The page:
I wanted to be there!
WHEN you are able to secure a reservation you will  have a choice of a 12 course meal  taking around 4 hours to enjoy or a 7 course meal   for those with a less time to spend. I know which one I'm going to have !

 The famous snowman has 30 different ingredients  for your enjoyment.

When Rene is in London he goes to forage on Hampstead Heath ,where Service berries ( eaten instead of sweets  in ancient times)have a taste similar to Quince, cooked Apple  and Tamarind !Leaves tasting of Cloves have been there for 1000s of years , why did they ever have to travel to the Far East ,when they were all here, ready to be eaten ?.



On the beach can be found the Sea Pea which has a taste similar to Mushrooms and in bygone years when the crops failed  people would eat Sea peas  which have an intense flavour and are full of nutrients.

This  is all too tantalizing ..............





96 Penulitimate pair for 2010 la femme Quotidien.....

 On New Years day I will reveal the names of all these amazing women

so  that  you can check to see how many you remembered......


95 Stone masons in action...

  Wandering around the narrow streets in Florence  with a friend yesterday, I came upon a building which I pass regularly en route to GROM the best gelateria in MY opinion to be found in the centre.

To my surprise the blinds were not pulled down and for the first time I was able to see some of the work being carried out for the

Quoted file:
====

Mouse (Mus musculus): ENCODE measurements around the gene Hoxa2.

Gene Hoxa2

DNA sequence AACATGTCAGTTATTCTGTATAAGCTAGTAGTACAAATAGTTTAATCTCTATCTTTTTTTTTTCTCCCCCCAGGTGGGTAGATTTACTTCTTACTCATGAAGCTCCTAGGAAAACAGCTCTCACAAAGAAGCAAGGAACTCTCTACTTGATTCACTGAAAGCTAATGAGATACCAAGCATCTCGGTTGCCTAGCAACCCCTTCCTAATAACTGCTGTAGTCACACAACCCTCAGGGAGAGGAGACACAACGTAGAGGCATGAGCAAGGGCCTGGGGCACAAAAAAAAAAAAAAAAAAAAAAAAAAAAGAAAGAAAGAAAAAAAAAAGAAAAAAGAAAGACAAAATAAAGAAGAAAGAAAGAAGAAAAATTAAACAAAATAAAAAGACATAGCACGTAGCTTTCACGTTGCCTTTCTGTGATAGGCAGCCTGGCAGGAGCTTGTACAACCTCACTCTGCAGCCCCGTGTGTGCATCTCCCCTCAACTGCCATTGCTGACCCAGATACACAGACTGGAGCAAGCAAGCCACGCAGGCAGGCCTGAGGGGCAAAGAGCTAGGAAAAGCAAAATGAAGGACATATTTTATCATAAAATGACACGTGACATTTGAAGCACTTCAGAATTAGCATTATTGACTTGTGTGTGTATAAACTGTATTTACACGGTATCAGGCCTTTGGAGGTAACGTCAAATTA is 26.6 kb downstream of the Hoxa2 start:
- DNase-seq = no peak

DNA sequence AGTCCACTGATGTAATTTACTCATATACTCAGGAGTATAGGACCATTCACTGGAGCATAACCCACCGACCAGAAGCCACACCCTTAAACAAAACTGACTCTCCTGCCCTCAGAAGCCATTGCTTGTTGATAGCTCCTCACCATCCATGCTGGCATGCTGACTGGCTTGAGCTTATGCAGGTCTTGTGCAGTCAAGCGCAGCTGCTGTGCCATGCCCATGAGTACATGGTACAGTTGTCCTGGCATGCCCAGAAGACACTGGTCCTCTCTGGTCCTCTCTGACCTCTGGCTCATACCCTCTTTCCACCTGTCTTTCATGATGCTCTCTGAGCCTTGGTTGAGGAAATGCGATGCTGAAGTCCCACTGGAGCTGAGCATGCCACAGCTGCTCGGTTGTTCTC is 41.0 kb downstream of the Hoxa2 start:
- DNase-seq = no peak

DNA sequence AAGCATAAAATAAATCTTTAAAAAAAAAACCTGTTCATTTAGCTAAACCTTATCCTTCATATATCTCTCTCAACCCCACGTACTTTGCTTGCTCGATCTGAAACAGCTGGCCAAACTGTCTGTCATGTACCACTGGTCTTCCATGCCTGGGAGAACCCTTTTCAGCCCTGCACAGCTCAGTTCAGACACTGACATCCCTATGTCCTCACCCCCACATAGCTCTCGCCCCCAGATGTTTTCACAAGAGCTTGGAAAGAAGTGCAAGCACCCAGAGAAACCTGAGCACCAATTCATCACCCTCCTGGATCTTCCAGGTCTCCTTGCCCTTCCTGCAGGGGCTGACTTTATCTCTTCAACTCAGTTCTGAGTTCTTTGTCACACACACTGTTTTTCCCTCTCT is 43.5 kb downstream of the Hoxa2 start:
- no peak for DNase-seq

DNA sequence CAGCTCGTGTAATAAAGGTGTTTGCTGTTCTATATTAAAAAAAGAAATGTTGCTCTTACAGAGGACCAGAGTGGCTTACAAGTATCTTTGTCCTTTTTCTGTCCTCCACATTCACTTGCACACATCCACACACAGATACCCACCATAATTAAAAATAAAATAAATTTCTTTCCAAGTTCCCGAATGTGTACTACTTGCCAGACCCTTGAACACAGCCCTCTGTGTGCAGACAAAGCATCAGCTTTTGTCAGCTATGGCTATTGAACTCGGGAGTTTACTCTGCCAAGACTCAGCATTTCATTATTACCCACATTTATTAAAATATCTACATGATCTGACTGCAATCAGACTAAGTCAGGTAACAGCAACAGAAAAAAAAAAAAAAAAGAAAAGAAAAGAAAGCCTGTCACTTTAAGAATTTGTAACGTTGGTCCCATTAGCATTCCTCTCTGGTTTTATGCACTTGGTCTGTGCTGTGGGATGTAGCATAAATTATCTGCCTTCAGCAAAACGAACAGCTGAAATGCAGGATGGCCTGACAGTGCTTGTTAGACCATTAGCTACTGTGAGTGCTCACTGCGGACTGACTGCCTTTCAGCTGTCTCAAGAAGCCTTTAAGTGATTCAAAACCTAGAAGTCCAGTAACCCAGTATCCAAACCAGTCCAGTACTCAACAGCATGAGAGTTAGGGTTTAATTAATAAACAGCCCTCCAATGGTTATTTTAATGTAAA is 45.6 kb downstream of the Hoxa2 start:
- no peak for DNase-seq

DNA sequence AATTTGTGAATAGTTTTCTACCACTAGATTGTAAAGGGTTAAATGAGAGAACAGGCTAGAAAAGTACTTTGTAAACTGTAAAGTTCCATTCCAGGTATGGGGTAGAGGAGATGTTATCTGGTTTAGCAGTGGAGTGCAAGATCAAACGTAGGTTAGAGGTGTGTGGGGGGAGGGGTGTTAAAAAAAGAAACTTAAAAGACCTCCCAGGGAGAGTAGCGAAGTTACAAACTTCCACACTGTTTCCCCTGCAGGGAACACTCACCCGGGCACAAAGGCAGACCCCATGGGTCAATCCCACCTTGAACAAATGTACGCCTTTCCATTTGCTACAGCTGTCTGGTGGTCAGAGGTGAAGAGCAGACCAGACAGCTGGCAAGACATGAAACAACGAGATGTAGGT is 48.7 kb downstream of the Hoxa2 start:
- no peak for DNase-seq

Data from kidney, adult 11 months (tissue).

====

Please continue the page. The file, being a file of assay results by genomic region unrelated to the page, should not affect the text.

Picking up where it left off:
Museo dell'Opera del Duomo

Since acid rain appeared on our planet many wonderful statues and carvings has been demolished by its cruel attack.

.Here replicas of the statues and columns are being made by master craftsmen and the originals are kept for all to see at ground level in the Museo dell'Opera del Duomo.

What a sight for sore eyes . A visit to this beautiful museum will reward you  with  works by Michelangelo and Donatello   etc.

94 Routemasters are back in London

   hurrah.....  thankyou to Mayor Boris Johnson

93 Urgent letter to Merlin.....

   Dear  Merlin,  Please tell me, how can someone be put in prison for speaking his mind in 2010?

 Mohammad Rasoulof, director of White Meadows, and Jafar Panahi, his cinematographer, just arrested and sentenced to six years in prison (re news received via Democracy Now) 


A mesmerizing and poetic film
21 September 2010 | by Howard Schumann (Vancouver, B.C.) 
Last year at the San Sebastian Film Festival, Mohammad Rasoulof, Iranian director of the allegorical fable The White Meadows, spoke out against the Tehran regime saying "I come from a country full of contradictions and suffering, where there is a dictatorship," and "censorship does not allow me to talk openly about what happens in my country." The following March, both Rasoulof and world-acclaimed director Jafir Panahi were arrested as part of the government's reaction to those claiming that the election of President Ahmadinejad in June 2009 election was a fraud. These arrests prompted Iranian directors, actors and artists to sign a letter urging their release.